By PHILIP GOLINGAI
No matter how good one’s intentions, there will always be others who feel bad vibes from the same action. It’s not surprising then to see the kind of responses and reactions so far in the Thai-Cambodian border dispute.
EIGHT days ago, Bun Rany, the wife of Cambodian prime minister Hun Sen, and about 1,000 compatriots – who included Buddhist monks and government officials – held a peace vigil at the Preah Vihear temple, which is at the heart of a border dispute between Thailand and Cambodia.
With mists swirling around the mountaintop 900-year-old temple, Cambodians prayed for an end to the military standoff between the two countries that started on July 15.
“We are gathering here to pray to the souls of our ancestors, asking for peace,” said Cambodia’s tourism minister Thong Khon, referring to Khmer kings who built the temple between the ninth and 11th centuries.
“We also pray for success in our defence of our territory.”
That was how the Associated Press, an American news agency, reported the ceremony at the temple, which Unesco recently designated as a World Heritage Site.
How did the Thai newspapers view the Cambodian ritual?
According to The Nation, an English-language newspaper, many Thais living in provinces close to the disputed temple wore yellow to shield Thailand from black magic spells cast by Khmer “wizards” at the ceremony chosen to coincide with a solar eclipse.
“Thai media reports said the mysterious black magic spells cast by Khmer wizards would not only protect the temple but also weaken Thailand. Some astrologers urged locals to wear yellow yesterday to deflect the spells,” The Nation reported on Aug 2.
A news story in The Bangkok Post said the ritual heightened fears among many Thais who thought that it would bring bad luck to their country.
“The anti-government People’s Alliance for Democracy (PAD) leaders last night led thousands of their supporters in a rival ritual to protect the country and block any ill-effects from the Cambodian one. Many Thais believe some Cambodians have expertise in black magic,” The Bangkok Post said in its report last Saturday.
The Deutsche Presse-Agentur German wire service reporting from Phnom Penh said claims published in the Thai media accusing Bun Rany of leading a black magic ritual would not help to diffuse anti-Thai sentiment in Cambodia.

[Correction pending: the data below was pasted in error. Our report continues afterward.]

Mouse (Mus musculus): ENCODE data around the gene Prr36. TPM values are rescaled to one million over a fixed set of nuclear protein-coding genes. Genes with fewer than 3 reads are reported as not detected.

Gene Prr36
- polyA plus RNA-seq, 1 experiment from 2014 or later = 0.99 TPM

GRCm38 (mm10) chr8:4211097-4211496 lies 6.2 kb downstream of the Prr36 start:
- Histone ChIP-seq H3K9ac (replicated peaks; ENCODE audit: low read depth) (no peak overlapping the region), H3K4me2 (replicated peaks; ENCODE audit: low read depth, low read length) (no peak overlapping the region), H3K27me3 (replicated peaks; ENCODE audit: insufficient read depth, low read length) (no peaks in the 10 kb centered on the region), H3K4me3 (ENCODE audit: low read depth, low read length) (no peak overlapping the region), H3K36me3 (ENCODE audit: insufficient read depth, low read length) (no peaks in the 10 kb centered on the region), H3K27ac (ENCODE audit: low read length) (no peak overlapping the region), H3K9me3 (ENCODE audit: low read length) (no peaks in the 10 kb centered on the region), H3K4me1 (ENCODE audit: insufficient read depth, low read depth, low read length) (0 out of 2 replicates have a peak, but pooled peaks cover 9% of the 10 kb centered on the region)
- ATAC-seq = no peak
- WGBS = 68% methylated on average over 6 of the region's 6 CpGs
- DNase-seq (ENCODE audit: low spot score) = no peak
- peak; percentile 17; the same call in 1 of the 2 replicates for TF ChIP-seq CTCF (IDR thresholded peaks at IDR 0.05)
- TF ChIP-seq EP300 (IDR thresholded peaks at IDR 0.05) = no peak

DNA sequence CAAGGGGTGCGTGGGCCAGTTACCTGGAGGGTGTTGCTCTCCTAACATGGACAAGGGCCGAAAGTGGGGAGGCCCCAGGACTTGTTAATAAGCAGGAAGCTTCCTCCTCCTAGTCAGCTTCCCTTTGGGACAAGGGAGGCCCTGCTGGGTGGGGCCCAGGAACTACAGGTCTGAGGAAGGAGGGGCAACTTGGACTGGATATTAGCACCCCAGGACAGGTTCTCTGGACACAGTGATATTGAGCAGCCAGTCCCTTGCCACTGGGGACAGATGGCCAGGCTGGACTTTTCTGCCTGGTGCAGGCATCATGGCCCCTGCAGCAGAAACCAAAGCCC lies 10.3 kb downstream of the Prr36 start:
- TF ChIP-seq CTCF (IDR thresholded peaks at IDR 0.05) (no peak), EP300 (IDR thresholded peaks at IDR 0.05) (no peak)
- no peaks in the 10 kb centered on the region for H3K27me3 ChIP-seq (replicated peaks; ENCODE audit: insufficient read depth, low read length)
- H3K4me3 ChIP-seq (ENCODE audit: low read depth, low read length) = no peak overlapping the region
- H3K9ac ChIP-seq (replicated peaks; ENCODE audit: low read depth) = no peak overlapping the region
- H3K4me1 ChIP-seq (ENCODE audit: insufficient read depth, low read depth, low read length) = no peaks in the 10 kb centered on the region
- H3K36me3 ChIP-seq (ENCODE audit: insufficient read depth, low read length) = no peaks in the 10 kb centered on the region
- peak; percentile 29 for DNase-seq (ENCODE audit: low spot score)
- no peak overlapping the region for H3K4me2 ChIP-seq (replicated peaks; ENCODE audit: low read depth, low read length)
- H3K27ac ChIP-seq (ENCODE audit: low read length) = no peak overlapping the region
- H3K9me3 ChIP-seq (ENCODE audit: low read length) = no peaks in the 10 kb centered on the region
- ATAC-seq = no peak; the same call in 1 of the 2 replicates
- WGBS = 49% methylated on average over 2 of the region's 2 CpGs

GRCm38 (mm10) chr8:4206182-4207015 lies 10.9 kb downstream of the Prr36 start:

“To be accused of sorcery is regarded as a terrible insult by Cambodians, who regularly kill those accused of it,” the news agency commented in an Aug 3 filing.
If the Thai newspaper reports had insulted Cambodians, wait till they hear Sondhi Limthongkul’s solution to the Preah Vihear dispute.
Sondhi is a core leader of PAD, which is using the Preah Vihear dispute, among other issues, to incite Thais to overthrow the Samak Sundaravej government.
The International Court of Justice awarded the Preah Vihear temple to Cambodia in 1962, and the ruling still rankles among Thais.
Prachatai (http://www.prachatai.com), a bilingual Thai news portal, reported that on July 28 Sondhi told anti-government street protestors camped near Bangkok’s Government House, the seat of the Thai government, how he would solve the dispute.
“The only way is to oust (the Samak) government and form a new government through ‘whatever means’, or else the dispute over the Preah Vihear temple and Thai-Cambodian border will never be solved,” Prachatai quoted Sondhi as saying.
Among other provocative statements he made then:
> Push Cambodians back from Thai territory if the dispute cannot be settled through bilateral negotiations; and
> Close all 40 Thai-Cambodian border checkpoints and ban all flights to Phnom Penh and Siam Reap from Bangkok (70% of flights to the two destinations originate from Bangkok).
Sondhi also told the crowd: “Remember my words. Thai foreign minister Tej Bunnag will never be able to solve the dispute, because the policy of this government is to betray the country.”
And as if allegations of Khmer black magic and the provocative statements were not enough to intensify Thai-Cambodian tension, another temple about 130km west of Preah Vihear has emerged as a second border flashpoint.
It started when Cambodia complained that some 70 Thai troops had occupied the 13th-century Ta Muen Thom temple and had barred Cambodian soldiers from entering it.
Those who engage in dangerous talk on Preah Vihear should pay heed to Hun Sen, who said on Wednesday: “We cannot just carve out Thailand to put in the sky or move our land away. We will coexist for tens of thousands of years to come.”